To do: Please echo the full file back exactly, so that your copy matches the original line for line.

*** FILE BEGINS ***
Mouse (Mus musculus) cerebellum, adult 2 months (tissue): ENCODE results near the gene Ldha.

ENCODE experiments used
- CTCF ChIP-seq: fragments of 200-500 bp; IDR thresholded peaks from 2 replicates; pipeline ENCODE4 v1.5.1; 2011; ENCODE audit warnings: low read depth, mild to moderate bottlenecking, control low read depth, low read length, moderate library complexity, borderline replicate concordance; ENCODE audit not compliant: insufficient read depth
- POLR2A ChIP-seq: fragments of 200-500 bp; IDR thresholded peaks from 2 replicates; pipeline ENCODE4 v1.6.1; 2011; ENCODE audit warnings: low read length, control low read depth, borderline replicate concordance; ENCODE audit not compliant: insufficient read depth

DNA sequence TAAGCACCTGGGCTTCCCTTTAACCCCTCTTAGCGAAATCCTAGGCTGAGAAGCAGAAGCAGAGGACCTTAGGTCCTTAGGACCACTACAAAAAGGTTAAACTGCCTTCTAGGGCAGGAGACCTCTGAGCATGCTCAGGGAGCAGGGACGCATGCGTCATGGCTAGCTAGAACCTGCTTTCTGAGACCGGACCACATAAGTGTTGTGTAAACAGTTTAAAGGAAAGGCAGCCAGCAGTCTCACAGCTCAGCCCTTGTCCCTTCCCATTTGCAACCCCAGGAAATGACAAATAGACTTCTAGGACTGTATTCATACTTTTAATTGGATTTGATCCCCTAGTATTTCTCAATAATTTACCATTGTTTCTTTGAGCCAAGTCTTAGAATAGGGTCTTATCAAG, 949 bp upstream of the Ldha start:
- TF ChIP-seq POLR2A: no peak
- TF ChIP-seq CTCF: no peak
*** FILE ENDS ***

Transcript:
Mouse (Mus musculus) cerebellum, adult 2 months (tissue): ENCODE results near the gene Ldha.

ENCODE experiments used
- CTCF ChIP-seq: fragments of 200-500 bp; IDR thresholded peaks from 2 replicates; pipeline ENCODE4 v1.5.1; 2011; ENCODE audit warnings: low read depth, mild to moderate bottlenecking, control low read depth, low read length, moderate library complexity, borderline replicate concordance; ENCODE audit not compliant: insufficient read depth
- POLR2A ChIP-seq: fragments of 200-500 bp; IDR thresholded peaks from 2 replicates; pipeline ENCODE4 v1.6.1; 2011; ENCODE audit warnings: low read length, control low read depth, borderline replicate concordance; ENCODE audit not compliant: insufficient read depth

DNA sequence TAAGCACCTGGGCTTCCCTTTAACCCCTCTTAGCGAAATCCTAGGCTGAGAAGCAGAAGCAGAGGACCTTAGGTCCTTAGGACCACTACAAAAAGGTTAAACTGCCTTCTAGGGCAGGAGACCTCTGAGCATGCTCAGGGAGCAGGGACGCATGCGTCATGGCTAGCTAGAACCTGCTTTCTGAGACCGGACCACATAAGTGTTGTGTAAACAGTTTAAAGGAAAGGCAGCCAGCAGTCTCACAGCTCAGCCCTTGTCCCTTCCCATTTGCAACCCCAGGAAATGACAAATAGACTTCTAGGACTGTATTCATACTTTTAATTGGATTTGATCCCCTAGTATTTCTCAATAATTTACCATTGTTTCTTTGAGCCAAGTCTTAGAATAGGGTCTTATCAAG, 949 bp upstream of the Ldha start:
- TF ChIP-seq POLR2A: no peak
- TF ChIP-seq CTCF: no peak